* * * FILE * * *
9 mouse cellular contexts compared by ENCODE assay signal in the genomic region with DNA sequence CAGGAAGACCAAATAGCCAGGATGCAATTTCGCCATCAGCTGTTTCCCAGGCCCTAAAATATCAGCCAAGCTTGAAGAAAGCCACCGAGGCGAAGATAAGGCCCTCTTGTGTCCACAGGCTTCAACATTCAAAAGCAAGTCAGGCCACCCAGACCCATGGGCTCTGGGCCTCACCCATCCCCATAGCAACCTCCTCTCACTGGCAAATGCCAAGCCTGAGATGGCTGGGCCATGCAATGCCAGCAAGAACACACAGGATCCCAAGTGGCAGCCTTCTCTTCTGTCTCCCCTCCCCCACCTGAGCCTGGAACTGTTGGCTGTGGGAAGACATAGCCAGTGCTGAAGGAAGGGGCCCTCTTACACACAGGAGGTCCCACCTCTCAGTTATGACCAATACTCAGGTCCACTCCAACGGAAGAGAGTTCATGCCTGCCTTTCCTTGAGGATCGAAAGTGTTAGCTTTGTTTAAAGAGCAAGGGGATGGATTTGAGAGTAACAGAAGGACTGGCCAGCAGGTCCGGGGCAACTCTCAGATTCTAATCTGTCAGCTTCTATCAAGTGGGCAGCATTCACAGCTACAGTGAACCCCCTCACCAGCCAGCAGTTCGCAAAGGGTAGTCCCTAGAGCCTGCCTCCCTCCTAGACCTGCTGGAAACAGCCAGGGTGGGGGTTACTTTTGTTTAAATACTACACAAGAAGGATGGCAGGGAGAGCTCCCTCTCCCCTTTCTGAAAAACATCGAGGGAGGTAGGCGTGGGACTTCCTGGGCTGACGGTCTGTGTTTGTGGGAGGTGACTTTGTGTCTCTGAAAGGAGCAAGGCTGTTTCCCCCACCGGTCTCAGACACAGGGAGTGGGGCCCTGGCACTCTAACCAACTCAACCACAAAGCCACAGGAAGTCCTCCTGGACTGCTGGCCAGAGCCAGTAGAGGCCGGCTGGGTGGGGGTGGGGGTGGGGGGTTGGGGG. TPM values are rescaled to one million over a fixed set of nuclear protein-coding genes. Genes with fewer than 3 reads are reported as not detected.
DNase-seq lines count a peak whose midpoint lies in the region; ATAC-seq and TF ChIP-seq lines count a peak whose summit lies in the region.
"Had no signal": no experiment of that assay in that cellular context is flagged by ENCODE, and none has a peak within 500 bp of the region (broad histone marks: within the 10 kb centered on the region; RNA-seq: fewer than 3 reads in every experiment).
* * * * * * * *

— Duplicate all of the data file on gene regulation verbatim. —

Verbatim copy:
9 mouse cellular contexts compared by ENCODE assay signal in the genomic region with DNA sequence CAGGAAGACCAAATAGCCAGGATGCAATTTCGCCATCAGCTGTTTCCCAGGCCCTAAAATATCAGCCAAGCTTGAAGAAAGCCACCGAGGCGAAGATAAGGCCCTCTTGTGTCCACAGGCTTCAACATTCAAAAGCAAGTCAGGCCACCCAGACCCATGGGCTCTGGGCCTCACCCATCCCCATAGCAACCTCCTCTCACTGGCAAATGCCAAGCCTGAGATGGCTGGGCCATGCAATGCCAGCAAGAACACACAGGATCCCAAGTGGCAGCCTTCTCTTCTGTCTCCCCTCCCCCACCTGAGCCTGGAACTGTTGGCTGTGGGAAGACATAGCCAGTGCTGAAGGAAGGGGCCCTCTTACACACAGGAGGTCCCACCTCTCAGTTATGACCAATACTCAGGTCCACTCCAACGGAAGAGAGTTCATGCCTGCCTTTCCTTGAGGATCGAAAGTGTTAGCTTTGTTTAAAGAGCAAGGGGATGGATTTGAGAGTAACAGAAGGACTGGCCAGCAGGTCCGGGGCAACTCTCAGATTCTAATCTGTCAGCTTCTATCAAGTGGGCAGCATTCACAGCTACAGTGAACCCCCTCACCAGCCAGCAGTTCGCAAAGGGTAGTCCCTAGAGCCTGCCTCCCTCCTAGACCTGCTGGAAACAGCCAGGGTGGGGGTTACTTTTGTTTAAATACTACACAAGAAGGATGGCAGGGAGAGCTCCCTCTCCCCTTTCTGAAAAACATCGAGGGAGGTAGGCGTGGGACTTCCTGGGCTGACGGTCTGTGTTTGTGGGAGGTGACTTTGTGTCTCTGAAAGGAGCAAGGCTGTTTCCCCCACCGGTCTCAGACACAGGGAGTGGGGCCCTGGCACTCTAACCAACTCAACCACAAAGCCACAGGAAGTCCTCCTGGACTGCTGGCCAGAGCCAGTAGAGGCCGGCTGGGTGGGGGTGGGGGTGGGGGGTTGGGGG. TPM values are rescaled to one million over a fixed set of nuclear protein-coding genes. Genes with fewer than 3 reads are reported as not detected.
DNase-seq lines count a peak whose midpoint lies in the region; ATAC-seq and TF ChIP-seq lines count a peak whose summit lies in the region.
"Had no signal": no experiment of that assay in that cellular context is flagged by ENCODE, and none has a peak within 500 bp of the region (broad histone marks: within the 10 kb centered on the region; RNA-seq: fewer than 3 reads in every experiment).